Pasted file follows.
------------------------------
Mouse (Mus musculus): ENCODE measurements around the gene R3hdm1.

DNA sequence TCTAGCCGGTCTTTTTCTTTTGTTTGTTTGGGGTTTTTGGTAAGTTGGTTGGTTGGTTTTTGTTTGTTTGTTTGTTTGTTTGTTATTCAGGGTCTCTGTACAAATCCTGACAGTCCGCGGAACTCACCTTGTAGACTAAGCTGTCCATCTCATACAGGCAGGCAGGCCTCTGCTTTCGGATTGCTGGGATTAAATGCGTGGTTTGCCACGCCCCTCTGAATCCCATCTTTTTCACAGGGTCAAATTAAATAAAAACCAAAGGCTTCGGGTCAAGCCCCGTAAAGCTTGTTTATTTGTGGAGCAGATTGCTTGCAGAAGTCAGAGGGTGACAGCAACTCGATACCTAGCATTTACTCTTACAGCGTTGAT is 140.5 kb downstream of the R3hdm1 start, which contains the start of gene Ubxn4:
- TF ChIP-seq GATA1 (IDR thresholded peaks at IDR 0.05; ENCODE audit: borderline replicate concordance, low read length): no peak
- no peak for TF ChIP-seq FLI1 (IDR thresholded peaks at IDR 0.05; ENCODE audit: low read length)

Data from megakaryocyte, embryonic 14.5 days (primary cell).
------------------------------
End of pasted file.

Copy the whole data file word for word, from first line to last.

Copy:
Mouse (Mus musculus): ENCODE measurements around the gene R3hdm1.

DNA sequence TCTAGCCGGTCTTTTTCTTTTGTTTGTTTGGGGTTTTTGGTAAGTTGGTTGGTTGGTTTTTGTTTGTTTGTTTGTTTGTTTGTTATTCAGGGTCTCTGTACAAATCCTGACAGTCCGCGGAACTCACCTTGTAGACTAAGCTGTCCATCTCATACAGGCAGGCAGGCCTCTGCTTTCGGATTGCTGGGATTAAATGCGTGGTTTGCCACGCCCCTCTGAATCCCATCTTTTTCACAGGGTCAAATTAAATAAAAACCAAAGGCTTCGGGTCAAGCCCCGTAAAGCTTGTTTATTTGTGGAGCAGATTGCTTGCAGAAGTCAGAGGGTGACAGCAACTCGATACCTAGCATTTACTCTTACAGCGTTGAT is 140.5 kb downstream of the R3hdm1 start, which contains the start of gene Ubxn4:
- TF ChIP-seq GATA1 (IDR thresholded peaks at IDR 0.05; ENCODE audit: borderline replicate concordance, low read length): no peak
- no peak for TF ChIP-seq FLI1 (IDR thresholded peaks at IDR 0.05; ENCODE audit: low read length)

Data from megakaryocyte, embryonic 14.5 days (primary cell).